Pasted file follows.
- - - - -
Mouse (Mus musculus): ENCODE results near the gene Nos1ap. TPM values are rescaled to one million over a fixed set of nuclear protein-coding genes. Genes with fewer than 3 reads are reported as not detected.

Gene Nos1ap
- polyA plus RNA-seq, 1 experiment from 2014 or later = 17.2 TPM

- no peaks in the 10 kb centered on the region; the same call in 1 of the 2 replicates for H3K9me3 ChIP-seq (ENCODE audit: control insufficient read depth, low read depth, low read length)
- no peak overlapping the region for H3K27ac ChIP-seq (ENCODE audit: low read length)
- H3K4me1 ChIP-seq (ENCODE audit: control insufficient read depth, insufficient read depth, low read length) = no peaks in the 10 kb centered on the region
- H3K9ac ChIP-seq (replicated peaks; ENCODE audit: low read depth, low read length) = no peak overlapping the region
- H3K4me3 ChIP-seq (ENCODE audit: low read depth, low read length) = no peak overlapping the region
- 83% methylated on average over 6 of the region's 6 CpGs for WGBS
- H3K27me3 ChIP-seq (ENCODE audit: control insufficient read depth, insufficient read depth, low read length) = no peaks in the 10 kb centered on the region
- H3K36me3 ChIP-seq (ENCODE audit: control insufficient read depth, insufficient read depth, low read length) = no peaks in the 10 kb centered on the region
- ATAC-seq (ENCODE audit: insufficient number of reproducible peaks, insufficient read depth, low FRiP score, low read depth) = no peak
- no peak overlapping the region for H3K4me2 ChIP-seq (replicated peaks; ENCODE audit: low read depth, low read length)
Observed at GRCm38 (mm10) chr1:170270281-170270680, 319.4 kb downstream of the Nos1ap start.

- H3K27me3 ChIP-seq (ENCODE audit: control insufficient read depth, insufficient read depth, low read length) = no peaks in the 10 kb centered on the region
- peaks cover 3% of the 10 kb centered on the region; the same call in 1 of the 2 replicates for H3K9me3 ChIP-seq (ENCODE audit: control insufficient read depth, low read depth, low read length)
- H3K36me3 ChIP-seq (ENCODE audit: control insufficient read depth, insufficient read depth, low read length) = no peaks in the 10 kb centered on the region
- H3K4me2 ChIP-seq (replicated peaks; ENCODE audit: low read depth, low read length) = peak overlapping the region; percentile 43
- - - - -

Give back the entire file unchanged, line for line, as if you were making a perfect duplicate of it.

Mouse (Mus musculus): ENCODE results near the gene Nos1ap. TPM values are rescaled to one million over a fixed set of nuclear protein-coding genes. Genes with fewer than 3 reads are reported as not detected.

Gene Nos1ap
- polyA plus RNA-seq, 1 experiment from 2014 or later = 17.2 TPM

- no peaks in the 10 kb centered on the region; the same call in 1 of the 2 replicates for H3K9me3 ChIP-seq (ENCODE audit: control insufficient read depth, low read depth, low read length)
- no peak overlapping the region for H3K27ac ChIP-seq (ENCODE audit: low read length)
- H3K4me1 ChIP-seq (ENCODE audit: control insufficient read depth, insufficient read depth, low read length) = no peaks in the 10 kb centered on the region
- H3K9ac ChIP-seq (replicated peaks; ENCODE audit: low read depth, low read length) = no peak overlapping the region
- H3K4me3 ChIP-seq (ENCODE audit: low read depth, low read length) = no peak overlapping the region
- 83% methylated on average over 6 of the region's 6 CpGs for WGBS
- H3K27me3 ChIP-seq (ENCODE audit: control insufficient read depth, insufficient read depth, low read length) = no peaks in the 10 kb centered on the region
- H3K36me3 ChIP-seq (ENCODE audit: control insufficient read depth, insufficient read depth, low read length) = no peaks in the 10 kb centered on the region
- ATAC-seq (ENCODE audit: insufficient number of reproducible peaks, insufficient read depth, low FRiP score, low read depth) = no peak
- no peak overlapping the region for H3K4me2 ChIP-seq (replicated peaks; ENCODE audit: low read depth, low read length)
Observed at GRCm38 (mm10) chr1:170270281-170270680, 319.4 kb downstream of the Nos1ap start.

- H3K27me3 ChIP-seq (ENCODE audit: control insufficient read depth, insufficient read depth, low read length) = no peaks in the 10 kb centered on the region
- peaks cover 3% of the 10 kb centered on the region; the same call in 1 of the 2 replicates for H3K9me3 ChIP-seq (ENCODE audit: control insufficient read depth, low read depth, low read length)
- H3K36me3 ChIP-seq (ENCODE audit: control insufficient read depth, insufficient read depth, low read length) = no peaks in the 10 kb centered on the region
- H3K4me2 ChIP-seq (replicated peaks; ENCODE audit: low read depth, low read length) = peak overlapping the region; percentile 43